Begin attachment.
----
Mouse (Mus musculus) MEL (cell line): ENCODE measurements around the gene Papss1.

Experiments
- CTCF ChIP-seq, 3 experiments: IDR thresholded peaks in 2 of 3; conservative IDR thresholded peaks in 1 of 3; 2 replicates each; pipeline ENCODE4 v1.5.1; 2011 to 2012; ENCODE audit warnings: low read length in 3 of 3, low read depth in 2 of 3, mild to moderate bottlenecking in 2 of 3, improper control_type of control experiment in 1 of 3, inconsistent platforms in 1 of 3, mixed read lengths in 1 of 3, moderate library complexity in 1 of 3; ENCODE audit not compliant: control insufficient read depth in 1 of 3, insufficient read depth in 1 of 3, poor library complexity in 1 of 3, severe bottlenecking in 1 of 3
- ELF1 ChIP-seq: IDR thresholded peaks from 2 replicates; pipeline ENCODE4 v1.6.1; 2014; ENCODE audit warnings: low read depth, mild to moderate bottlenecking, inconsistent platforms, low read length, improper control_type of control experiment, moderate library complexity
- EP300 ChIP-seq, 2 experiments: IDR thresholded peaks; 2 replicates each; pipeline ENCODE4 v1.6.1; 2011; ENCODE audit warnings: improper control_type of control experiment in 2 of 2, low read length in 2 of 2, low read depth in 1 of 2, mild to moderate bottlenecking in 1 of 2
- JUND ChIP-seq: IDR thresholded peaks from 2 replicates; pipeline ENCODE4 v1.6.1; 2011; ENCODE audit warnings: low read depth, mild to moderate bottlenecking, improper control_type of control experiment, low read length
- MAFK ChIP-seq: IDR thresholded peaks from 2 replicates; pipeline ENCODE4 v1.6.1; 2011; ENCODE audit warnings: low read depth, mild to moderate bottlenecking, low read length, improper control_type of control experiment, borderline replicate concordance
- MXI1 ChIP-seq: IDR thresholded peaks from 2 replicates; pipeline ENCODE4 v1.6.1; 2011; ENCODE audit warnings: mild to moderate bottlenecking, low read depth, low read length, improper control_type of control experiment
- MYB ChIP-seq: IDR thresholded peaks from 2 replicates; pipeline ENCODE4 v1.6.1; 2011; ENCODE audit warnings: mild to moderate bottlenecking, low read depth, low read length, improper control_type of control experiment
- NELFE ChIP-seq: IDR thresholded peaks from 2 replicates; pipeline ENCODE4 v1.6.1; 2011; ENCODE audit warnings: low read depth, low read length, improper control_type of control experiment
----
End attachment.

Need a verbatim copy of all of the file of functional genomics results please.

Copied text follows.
Mouse (Mus musculus) MEL (cell line): ENCODE measurements around the gene Papss1.

Experiments
- CTCF ChIP-seq, 3 experiments: IDR thresholded peaks in 2 of 3; conservative IDR thresholded peaks in 1 of 3; 2 replicates each; pipeline ENCODE4 v1.5.1; 2011 to 2012; ENCODE audit warnings: low read length in 3 of 3, low read depth in 2 of 3, mild to moderate bottlenecking in 2 of 3, improper control_type of control experiment in 1 of 3, inconsistent platforms in 1 of 3, mixed read lengths in 1 of 3, moderate library complexity in 1 of 3; ENCODE audit not compliant: control insufficient read depth in 1 of 3, insufficient read depth in 1 of 3, poor library complexity in 1 of 3, severe bottlenecking in 1 of 3
- ELF1 ChIP-seq: IDR thresholded peaks from 2 replicates; pipeline ENCODE4 v1.6.1; 2014; ENCODE audit warnings: low read depth, mild to moderate bottlenecking, inconsistent platforms, low read length, improper control_type of control experiment, moderate library complexity
- EP300 ChIP-seq, 2 experiments: IDR thresholded peaks; 2 replicates each; pipeline ENCODE4 v1.6.1; 2011; ENCODE audit warnings: improper control_type of control experiment in 2 of 2, low read length in 2 of 2, low read depth in 1 of 2, mild to moderate bottlenecking in 1 of 2
- JUND ChIP-seq: IDR thresholded peaks from 2 replicates; pipeline ENCODE4 v1.6.1; 2011; ENCODE audit warnings: low read depth, mild to moderate bottlenecking, improper control_type of control experiment, low read length
- MAFK ChIP-seq: IDR thresholded peaks from 2 replicates; pipeline ENCODE4 v1.6.1; 2011; ENCODE audit warnings: low read depth, mild to moderate bottlenecking, low read length, improper control_type of control experiment, borderline replicate concordance
- MXI1 ChIP-seq: IDR thresholded peaks from 2 replicates; pipeline ENCODE4 v1.6.1; 2011; ENCODE audit warnings: mild to moderate bottlenecking, low read depth, low read length, improper control_type of control experiment
- MYB ChIP-seq: IDR thresholded peaks from 2 replicates; pipeline ENCODE4 v1.6.1; 2011; ENCODE audit warnings: mild to moderate bottlenecking, low read depth, low read length, improper control_type of control experiment
- NELFE ChIP-seq: IDR thresholded peaks from 2 replicates; pipeline ENCODE4 v1.6.1; 2011; ENCODE audit warnings: low read depth, low read length, improper control_type of control experiment